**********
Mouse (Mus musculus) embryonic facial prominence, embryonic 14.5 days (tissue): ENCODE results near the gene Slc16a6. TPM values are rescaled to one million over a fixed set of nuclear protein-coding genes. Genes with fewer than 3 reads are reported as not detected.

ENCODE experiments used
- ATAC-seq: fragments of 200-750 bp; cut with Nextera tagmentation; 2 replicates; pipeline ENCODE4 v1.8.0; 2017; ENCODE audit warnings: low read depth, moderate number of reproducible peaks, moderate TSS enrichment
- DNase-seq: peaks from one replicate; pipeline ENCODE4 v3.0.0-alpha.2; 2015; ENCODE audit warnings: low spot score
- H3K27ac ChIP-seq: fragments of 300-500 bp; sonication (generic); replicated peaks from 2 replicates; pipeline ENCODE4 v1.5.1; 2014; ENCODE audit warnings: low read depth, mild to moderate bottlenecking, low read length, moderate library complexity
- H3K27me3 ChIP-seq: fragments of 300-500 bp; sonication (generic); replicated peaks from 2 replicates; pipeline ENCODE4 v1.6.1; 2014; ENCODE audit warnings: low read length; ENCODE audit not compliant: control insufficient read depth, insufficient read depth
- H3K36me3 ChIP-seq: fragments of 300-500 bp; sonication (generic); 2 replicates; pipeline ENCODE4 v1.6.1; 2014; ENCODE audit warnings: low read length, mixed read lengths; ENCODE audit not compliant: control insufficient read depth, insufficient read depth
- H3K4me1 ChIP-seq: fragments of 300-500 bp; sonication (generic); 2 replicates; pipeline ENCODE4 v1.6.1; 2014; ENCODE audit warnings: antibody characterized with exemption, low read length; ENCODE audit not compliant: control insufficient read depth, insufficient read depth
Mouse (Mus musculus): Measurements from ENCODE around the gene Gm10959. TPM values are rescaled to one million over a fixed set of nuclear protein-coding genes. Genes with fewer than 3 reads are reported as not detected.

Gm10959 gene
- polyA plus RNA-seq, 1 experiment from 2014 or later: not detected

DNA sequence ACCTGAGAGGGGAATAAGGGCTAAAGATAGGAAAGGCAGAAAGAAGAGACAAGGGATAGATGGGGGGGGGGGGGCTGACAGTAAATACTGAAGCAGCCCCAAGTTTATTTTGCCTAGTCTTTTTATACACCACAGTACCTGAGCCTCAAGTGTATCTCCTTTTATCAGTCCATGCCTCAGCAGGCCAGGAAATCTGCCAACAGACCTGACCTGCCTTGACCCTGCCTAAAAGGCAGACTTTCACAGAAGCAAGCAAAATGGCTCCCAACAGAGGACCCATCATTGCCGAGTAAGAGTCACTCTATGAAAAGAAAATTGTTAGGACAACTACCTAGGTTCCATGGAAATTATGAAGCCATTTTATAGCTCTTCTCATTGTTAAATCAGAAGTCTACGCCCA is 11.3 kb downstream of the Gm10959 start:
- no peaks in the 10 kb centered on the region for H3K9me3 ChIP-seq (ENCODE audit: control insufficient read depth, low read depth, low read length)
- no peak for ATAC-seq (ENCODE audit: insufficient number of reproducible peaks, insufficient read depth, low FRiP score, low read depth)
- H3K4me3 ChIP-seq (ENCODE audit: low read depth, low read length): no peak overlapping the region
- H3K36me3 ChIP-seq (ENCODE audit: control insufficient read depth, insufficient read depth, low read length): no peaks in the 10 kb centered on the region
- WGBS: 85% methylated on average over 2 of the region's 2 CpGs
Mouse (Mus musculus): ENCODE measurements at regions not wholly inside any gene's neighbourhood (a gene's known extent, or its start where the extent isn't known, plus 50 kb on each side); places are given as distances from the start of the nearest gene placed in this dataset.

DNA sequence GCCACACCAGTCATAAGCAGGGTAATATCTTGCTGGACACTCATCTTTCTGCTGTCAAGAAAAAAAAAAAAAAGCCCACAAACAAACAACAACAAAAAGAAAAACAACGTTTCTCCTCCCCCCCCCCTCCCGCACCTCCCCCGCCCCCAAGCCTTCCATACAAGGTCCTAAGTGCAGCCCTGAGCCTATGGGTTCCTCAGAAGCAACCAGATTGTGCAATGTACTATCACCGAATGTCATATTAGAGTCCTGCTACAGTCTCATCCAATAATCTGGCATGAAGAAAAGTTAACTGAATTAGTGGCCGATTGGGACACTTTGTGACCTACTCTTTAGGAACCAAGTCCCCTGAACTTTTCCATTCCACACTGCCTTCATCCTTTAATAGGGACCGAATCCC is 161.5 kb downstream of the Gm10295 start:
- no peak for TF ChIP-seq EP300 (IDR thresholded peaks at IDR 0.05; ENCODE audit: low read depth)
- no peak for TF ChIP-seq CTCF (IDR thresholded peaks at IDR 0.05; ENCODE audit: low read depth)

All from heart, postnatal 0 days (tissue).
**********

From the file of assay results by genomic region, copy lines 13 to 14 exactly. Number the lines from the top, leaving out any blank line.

- no peaks in the 10 kb centered on the region for H3K9me3 ChIP-seq (ENCODE audit: control insufficient read depth, low read depth, low read length)
- no peak for ATAC-seq (ENCODE audit: insufficient number of reproducible peaks, insufficient read depth, low FRiP score, low read depth)